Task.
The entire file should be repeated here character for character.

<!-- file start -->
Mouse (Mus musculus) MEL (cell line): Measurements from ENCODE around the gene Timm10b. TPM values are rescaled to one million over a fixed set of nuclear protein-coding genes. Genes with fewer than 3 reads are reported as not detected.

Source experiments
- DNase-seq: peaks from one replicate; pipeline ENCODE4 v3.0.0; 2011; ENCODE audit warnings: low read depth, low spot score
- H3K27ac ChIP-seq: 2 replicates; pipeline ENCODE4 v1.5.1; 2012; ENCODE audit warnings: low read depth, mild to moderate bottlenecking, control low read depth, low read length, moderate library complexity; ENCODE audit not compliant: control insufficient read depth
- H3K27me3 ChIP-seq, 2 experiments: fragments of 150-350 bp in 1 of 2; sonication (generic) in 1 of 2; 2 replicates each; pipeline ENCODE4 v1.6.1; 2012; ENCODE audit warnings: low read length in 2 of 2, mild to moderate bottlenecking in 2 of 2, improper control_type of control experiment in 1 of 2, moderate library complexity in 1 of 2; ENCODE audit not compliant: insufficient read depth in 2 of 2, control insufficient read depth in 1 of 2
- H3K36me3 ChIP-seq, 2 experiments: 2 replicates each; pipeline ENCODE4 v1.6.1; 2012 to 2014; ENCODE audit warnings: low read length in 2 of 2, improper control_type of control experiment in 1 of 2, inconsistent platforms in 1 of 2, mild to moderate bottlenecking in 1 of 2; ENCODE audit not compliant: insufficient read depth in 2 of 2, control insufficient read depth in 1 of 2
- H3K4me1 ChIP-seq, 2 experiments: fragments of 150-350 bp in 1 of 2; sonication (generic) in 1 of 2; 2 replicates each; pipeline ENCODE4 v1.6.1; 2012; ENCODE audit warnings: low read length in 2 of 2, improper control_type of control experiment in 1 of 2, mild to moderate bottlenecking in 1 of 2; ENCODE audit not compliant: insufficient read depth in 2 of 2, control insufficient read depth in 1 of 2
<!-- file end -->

Mouse (Mus musculus) MEL (cell line): Measurements from ENCODE around the gene Timm10b. TPM values are rescaled to one million over a fixed set of nuclear protein-coding genes. Genes with fewer than 3 reads are reported as not detected.

Source experiments
- DNase-seq: peaks from one replicate; pipeline ENCODE4 v3.0.0; 2011; ENCODE audit warnings: low read depth, low spot score
- H3K27ac ChIP-seq: 2 replicates; pipeline ENCODE4 v1.5.1; 2012; ENCODE audit warnings: low read depth, mild to moderate bottlenecking, control low read depth, low read length, moderate library complexity; ENCODE audit not compliant: control insufficient read depth
- H3K27me3 ChIP-seq, 2 experiments: fragments of 150-350 bp in 1 of 2; sonication (generic) in 1 of 2; 2 replicates each; pipeline ENCODE4 v1.6.1; 2012; ENCODE audit warnings: low read length in 2 of 2, mild to moderate bottlenecking in 2 of 2, improper control_type of control experiment in 1 of 2, moderate library complexity in 1 of 2; ENCODE audit not compliant: insufficient read depth in 2 of 2, control insufficient read depth in 1 of 2
- H3K36me3 ChIP-seq, 2 experiments: 2 replicates each; pipeline ENCODE4 v1.6.1; 2012 to 2014; ENCODE audit warnings: low read length in 2 of 2, improper control_type of control experiment in 1 of 2, inconsistent platforms in 1 of 2, mild to moderate bottlenecking in 1 of 2; ENCODE audit not compliant: insufficient read depth in 2 of 2, control insufficient read depth in 1 of 2
- H3K4me1 ChIP-seq, 2 experiments: fragments of 150-350 bp in 1 of 2; sonication (generic) in 1 of 2; 2 replicates each; pipeline ENCODE4 v1.6.1; 2012; ENCODE audit warnings: low read length in 2 of 2, improper control_type of control experiment in 1 of 2, mild to moderate bottlenecking in 1 of 2; ENCODE audit not compliant: insufficient read depth in 2 of 2, control insufficient read depth in 1 of 2